I'm studying and learning about how mail is handled in linux systems, and one thing has become a source of confusion for me. On my iPhone, via IMAP, I can mark a message in my Gmail inbox as read, or I can move it to another folder ("label" in Gmail speak). Then when I later view my Gmail account via web interface, these changes have percolated to the Gmail server.

However, given my linux client, I have read that all fetchmail does is fetch mail (pun unintended), rather than deliver it. The delivery part would be the responsibility of procmail or postfix.

But if fetchmail just hands off the delivery part to procmail or postfix, it doesn't seem like it would have any way of knowing whether that email was later marked as read or saved to a specific IMAP folder. In fact, it seems like the idea of an "IMAP folder" wouldn't even seem to exist any longer at that point! Does fetchmail actually do some creation or marking of "IMAP folders"?

So is it possible to use fetchmail to get local copies of mail from the server, yet still keep the IMAP features of marking messages as read and moving them to specific folders? If so, how?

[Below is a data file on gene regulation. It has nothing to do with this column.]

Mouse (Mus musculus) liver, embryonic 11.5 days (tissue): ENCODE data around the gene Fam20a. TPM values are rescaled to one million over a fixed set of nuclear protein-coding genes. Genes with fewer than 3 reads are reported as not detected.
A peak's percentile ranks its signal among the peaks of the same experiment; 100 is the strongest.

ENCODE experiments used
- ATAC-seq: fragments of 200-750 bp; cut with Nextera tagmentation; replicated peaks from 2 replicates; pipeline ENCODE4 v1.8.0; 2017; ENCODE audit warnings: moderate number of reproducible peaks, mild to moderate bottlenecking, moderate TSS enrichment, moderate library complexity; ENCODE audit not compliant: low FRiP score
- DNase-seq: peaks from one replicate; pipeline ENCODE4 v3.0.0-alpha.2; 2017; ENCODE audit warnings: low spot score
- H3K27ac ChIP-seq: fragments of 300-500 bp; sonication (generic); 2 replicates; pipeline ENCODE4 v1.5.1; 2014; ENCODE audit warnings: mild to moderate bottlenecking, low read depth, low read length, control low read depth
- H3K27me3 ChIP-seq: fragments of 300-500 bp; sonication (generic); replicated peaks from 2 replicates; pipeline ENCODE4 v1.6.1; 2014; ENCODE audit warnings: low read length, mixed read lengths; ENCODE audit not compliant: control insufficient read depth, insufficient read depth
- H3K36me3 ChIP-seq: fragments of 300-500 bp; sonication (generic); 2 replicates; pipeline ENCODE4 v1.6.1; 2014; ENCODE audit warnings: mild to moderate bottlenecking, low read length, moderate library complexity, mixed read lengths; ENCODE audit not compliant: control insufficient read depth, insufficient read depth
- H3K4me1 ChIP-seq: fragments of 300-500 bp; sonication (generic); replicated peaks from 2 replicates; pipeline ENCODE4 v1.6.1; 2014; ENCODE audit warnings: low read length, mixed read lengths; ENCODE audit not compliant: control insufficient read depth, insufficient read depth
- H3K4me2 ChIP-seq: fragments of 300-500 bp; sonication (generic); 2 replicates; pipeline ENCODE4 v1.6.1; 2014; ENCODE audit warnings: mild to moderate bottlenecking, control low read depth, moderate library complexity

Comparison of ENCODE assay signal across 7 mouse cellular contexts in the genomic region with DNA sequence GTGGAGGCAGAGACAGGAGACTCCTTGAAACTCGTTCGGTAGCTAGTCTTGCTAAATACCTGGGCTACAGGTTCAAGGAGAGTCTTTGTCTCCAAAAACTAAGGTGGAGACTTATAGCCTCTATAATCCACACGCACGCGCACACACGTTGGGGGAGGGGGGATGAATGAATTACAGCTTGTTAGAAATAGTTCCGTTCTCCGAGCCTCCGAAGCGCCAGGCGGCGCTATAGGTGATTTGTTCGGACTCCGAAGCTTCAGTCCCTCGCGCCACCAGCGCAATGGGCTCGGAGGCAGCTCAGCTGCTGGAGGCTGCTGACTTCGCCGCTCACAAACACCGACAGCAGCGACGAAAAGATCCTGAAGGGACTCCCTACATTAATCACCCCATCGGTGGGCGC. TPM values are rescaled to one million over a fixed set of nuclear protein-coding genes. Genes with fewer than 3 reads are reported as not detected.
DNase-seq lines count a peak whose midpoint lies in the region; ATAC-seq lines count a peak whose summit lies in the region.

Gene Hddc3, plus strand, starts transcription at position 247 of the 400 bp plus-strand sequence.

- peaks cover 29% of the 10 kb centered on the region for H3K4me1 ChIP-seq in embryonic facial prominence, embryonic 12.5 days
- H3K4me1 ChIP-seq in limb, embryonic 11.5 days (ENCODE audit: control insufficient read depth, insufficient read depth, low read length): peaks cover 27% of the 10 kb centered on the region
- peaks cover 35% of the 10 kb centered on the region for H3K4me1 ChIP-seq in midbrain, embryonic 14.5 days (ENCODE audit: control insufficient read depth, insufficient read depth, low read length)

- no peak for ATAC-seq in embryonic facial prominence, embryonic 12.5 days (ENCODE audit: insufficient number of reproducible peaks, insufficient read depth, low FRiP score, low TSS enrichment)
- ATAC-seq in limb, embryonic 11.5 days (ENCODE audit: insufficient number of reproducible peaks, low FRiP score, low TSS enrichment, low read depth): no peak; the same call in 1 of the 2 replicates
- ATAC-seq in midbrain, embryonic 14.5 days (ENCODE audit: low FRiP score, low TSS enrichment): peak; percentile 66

• 3
    If you want to keep a local mail folder and your IMAP/Gmail account in sync, you might want to have a look at offlineimap instead May 16 '11 at 18:26

No. When you read email via IMAP, the mail stays on the server. The client just downloads individual messages as needed to display them. When you mark it read or move it to a folder, the client just sends a message to the server asking it to do that.

When fetchmail downloads a local copy, what happens to that copy is not reflected on the server side.

If you want the things you do to your mail to be reflected on the server, then you don't want to use fetchmail. You want an IMAP-enabled mail client, of which there are many for Linux. It looks like the only Linux client officially supported by Google is Thunderbird, but other clients are likely to work also.

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